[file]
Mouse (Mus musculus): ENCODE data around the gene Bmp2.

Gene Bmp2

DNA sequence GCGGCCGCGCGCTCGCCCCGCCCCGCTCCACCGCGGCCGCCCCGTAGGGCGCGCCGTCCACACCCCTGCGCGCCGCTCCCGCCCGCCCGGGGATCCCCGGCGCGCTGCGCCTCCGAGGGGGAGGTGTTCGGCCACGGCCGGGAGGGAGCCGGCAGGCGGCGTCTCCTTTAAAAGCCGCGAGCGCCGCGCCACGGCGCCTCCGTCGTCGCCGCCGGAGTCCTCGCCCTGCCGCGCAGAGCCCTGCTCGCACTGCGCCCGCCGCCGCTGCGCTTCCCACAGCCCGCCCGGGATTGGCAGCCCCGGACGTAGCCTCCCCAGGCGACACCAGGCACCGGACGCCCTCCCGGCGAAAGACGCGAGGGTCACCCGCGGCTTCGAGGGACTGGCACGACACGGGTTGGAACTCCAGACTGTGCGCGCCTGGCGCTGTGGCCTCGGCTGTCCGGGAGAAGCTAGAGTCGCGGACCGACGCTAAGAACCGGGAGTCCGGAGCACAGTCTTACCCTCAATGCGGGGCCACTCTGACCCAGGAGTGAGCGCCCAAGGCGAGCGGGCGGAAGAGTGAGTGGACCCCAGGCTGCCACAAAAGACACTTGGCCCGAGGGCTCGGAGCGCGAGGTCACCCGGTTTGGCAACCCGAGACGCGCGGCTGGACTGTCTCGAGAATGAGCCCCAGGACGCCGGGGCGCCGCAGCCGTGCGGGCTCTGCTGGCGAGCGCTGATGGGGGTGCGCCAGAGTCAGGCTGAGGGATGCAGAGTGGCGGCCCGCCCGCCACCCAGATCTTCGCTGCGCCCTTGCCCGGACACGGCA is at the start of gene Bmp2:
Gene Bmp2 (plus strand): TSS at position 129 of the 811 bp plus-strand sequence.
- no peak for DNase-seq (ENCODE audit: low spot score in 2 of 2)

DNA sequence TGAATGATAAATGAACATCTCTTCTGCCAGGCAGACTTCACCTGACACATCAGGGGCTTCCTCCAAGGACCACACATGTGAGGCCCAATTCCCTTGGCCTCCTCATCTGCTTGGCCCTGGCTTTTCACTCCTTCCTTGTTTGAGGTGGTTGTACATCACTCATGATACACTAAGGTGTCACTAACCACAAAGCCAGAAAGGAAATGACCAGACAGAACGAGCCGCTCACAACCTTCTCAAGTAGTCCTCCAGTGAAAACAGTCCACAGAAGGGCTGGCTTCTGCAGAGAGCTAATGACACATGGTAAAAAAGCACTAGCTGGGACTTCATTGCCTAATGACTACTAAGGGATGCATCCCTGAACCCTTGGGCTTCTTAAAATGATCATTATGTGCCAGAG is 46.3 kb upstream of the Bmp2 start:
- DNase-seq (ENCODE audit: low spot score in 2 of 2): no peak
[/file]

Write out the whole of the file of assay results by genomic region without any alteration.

Mouse (Mus musculus): ENCODE data around the gene Bmp2.

Gene Bmp2

DNA sequence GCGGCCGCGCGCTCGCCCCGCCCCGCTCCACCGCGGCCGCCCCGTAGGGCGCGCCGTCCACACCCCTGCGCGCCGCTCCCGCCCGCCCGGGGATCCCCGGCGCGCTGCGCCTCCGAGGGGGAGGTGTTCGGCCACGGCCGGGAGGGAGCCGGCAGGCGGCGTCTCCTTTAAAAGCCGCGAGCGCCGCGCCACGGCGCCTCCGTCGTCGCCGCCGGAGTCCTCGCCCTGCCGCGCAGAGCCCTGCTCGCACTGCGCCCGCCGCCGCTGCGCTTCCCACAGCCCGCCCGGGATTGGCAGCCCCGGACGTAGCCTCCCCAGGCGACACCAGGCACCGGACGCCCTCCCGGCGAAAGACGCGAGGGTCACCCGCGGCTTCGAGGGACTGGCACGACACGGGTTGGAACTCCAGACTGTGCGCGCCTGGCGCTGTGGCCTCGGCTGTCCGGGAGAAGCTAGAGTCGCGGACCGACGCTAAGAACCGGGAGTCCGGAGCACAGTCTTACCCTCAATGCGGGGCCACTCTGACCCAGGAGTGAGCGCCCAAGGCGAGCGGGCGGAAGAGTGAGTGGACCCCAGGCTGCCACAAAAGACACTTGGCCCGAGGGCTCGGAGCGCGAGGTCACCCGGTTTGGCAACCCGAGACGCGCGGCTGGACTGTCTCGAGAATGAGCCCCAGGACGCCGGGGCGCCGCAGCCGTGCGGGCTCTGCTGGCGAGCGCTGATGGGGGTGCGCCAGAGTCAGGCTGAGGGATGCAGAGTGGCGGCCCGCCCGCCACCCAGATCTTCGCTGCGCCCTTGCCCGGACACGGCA is at the start of gene Bmp2:
Gene Bmp2 (plus strand): TSS at position 129 of the 811 bp plus-strand sequence.
- no peak for DNase-seq (ENCODE audit: low spot score in 2 of 2)

DNA sequence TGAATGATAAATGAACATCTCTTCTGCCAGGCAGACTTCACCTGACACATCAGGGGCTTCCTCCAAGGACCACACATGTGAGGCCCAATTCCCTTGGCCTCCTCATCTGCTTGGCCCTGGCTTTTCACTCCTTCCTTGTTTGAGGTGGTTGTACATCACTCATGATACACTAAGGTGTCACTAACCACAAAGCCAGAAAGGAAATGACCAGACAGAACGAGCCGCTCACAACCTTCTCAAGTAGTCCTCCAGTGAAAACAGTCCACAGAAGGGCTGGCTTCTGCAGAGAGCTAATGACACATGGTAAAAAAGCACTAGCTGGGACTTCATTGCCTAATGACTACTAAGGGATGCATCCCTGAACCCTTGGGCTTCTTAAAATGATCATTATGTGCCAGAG is 46.3 kb upstream of the Bmp2 start:
- DNase-seq (ENCODE audit: low spot score in 2 of 2): no peak